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Comment Re:It could work. (Score 1) 459

It's not a theory, it's the truth.

In fact the mkLinux you mention was originally a port done by two guys named Mark and Karl, hence "mk".

Steve Jobs saw Slackware on a CD and, being that he wanted to see the floppy disk die, he chose that distro to port as Mac OSX. Most other distros at that point were still on floppy disk. Woz and Seymour Cray were drinking buddies so when they needed some high performance multi-threading support from Cray's UNICOS system, Woz tapped his pal and got access to the necessary code for a handshake rather than the usual multi-million dollar licensing fees.

The whole "NeXTSTEP" thing was to fool investors into thinking they had a solid product, not something they hacked out over a few weeks. In fact if you do any development on Mac OSX or iOS, you will see "ns_____" things called all the time. The "ns" does not mean "NextStep" as many people think. It means "Nice Seymour" as a tip of the hat to the man that made all that code available for free.

I remember all this like it was yesterday.

Comment Re:Who? (Score 1, Insightful) 459

While I think it's unfortunate that some innocents get caught in the crossfire, the toxicity of SJW culture is simply so damaging that I think the approach of not giving an inch is the only tenable one. Once you start coddling specific individuals by sanctions against other individuals you immediately start up the competition of the most offended, the community fractures into group politics and productivity rapidly dissipates.

There's no utility in being deliberatly uncivil unless it's necessary to get a point across, but as soon as someone starts requiring special snowflake status and demonstrates a sense of entitlement to special care for theirs or others feelings then they should get that discussion shut down asap. Allowing the SJW mindset to start festering will do much more damage than the cost of losing a few good developers.

(And it's hardly the first time Matthew Garrett has figured in an SJW context...)

Comment Re:It could work. (Score 1) 459

Nope. OSX is a fork/mix of early Slackware Linux with some earlier Cray UNICOS multi-threading library support.

NeXTSTEP is based on AT&T SysV UNIX with graphical libraries borrowed from Ashton-Tate's (ahead of its time) Framework suite. If memory serves I think they also uses some of CP/M's successor MP/M 86 for some sweet multiuser stuff.

I remember it all like it was yesterday!

Comment Dash Computers are Suboptimal (Score 1) 246

In 10 years, it will still be a fine car but the dash computer will be an antique. My car has bluetooth and a phone jack, and that will allow me to hook up the latest equipment to navigate and entertain me, for a long time, and replace it on my own schedule.

Comment Touch job ahead, all the luck! (Score 1) 459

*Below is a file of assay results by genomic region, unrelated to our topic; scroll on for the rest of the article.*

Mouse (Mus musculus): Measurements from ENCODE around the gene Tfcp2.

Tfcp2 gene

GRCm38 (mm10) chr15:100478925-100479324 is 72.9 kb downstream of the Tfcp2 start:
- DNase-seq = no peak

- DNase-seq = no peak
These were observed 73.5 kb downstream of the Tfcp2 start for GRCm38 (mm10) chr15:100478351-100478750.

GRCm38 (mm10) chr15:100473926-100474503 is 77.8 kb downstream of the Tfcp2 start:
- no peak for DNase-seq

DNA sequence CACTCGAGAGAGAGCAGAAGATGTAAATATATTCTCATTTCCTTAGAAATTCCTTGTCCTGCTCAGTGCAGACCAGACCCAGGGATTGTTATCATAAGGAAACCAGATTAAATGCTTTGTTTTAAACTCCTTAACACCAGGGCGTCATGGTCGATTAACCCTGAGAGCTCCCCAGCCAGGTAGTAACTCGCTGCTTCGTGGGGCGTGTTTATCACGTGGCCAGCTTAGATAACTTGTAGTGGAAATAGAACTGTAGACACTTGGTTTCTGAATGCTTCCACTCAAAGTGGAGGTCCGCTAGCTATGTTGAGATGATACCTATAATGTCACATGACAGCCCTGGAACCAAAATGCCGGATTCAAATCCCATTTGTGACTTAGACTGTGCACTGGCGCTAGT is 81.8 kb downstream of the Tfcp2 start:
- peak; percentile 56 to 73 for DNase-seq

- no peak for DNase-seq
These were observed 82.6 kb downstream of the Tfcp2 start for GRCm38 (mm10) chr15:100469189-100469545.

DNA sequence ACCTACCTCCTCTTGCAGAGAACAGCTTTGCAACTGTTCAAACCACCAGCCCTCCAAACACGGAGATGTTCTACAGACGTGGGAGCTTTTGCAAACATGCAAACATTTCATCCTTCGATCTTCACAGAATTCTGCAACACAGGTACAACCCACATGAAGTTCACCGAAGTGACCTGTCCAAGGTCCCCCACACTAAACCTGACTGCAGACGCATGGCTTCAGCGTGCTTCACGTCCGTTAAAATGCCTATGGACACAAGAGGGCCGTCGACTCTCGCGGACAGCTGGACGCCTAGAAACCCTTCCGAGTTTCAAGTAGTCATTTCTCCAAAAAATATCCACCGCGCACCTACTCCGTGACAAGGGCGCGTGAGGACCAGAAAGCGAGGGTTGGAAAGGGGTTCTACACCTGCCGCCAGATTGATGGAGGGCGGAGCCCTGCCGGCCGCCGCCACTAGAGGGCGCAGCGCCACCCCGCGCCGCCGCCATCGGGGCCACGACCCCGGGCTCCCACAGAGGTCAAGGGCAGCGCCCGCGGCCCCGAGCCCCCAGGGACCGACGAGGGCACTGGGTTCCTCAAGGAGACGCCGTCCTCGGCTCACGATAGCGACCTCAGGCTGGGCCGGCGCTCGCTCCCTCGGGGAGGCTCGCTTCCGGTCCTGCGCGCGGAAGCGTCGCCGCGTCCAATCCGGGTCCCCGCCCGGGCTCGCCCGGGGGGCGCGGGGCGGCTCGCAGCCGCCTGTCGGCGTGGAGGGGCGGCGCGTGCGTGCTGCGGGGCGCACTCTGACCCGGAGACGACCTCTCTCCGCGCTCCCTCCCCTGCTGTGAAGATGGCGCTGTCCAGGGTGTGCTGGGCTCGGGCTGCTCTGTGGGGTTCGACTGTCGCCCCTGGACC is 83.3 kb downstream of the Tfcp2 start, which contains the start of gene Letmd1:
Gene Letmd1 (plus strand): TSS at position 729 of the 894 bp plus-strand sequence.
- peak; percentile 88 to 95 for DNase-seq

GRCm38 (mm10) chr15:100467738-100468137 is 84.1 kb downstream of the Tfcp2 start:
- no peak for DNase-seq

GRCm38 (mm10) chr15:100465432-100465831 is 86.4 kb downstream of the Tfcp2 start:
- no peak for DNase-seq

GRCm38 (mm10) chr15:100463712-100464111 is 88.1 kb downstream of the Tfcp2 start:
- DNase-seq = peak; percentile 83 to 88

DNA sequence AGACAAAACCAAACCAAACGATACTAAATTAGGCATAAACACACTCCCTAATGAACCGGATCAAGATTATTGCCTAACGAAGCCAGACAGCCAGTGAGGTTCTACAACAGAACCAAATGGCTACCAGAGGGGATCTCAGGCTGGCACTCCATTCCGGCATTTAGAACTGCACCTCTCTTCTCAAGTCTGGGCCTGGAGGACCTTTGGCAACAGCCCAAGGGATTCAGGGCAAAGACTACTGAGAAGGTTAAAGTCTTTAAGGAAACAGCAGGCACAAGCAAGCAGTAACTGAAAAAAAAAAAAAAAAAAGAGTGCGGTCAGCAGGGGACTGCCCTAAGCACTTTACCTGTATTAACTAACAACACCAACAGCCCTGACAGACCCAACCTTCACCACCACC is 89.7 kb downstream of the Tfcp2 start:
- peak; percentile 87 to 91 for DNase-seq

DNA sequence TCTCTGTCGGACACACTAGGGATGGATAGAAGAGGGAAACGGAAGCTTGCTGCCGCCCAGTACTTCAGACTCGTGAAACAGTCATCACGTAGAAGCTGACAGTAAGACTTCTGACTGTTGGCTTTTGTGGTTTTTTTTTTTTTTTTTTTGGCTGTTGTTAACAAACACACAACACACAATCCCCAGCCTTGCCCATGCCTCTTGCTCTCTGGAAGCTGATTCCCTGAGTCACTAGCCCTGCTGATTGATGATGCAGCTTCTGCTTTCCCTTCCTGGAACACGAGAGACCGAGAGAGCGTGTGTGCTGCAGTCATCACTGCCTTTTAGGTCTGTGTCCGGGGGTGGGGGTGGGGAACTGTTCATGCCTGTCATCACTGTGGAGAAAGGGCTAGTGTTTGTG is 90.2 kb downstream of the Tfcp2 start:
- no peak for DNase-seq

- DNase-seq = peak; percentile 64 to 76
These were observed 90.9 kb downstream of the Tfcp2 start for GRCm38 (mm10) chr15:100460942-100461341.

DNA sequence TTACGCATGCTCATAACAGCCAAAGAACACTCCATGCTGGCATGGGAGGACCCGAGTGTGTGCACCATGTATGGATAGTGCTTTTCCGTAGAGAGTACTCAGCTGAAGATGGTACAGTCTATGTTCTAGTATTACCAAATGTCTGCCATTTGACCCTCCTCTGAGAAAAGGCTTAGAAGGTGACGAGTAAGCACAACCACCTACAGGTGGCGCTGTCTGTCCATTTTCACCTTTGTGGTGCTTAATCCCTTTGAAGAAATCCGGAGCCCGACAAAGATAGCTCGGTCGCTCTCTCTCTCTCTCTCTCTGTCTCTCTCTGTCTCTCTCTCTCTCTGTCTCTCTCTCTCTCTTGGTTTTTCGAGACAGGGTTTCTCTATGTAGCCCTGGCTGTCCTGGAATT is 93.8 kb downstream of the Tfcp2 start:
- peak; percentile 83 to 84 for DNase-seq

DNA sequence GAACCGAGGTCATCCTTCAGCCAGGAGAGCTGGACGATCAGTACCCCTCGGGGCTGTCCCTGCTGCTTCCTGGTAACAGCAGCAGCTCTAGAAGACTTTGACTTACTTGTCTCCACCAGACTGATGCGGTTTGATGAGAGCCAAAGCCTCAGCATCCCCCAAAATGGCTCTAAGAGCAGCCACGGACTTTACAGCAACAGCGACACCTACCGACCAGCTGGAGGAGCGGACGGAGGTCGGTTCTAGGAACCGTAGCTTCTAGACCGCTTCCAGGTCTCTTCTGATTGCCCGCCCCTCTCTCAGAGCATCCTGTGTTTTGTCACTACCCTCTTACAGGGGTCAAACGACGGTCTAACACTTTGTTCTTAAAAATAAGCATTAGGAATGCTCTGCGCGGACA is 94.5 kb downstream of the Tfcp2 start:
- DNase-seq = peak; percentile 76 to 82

Forking a large project is a tough, many-years job, it will need a lot more than just a few patches that weren't accepted to make it fly and it will need dedicated developers. But I think it's possible and I wish him luck.

There is a conceivable advantage to doing this. With some care, the forked linux kernel could be stabilized (something Linux really needs at the current juncture, frankly) and provide a goal for the FreeBSD linux emulation layer to go after, resulting in significant synergies between Linux and FreeBSD. Ultimately it might be possible to merge the device framework and solve the major problem that all kernel projects have of device-driver chasing by allowing developer resources to become more concentrated. That would be a difficult, but worthy goal.


Comment It could work. (Score 3, Funny) 459

Remember that forks sometimes do succeed.

Take Linux. It forked from OpenBSD which itself was forked from QNX with smatterings of FreeBSD code.

QNX programmed itself from vacuum tubes and trace wires left on the ground at Quantum Software in Ottawa one evening. Dan Hildebrand (RIP) apparently had something to do with this metamorphosis.

Meanwhile across the ocean, FreeBSD was forked from Windows 95 which itself came from the unholy union of MS-DOS and the GEM environment. MS-DOS was bought from a company in Washington State and was a fork of CP/M. GEM was a stand alone thing and should never have been born.

Where was I? Oh yeah, CP/M. CP/M was a copy of Apple's SOS used in the Apple /// series of super-powerful business computers. The source code was left at an airport where Gary Kildall read it when his plane was on auto-pilot.

Apple SOS was a mix/fork of Apple ProDOS and TRS-80's OS; I forget the name, not important. Radio Shack forked their TRS-80 OS from some source code they saw in Lions' Commentary on UNIX 6th Edition.


"I'm not afraid of dying, I just don't want to be there when it happens." -- Woody Allen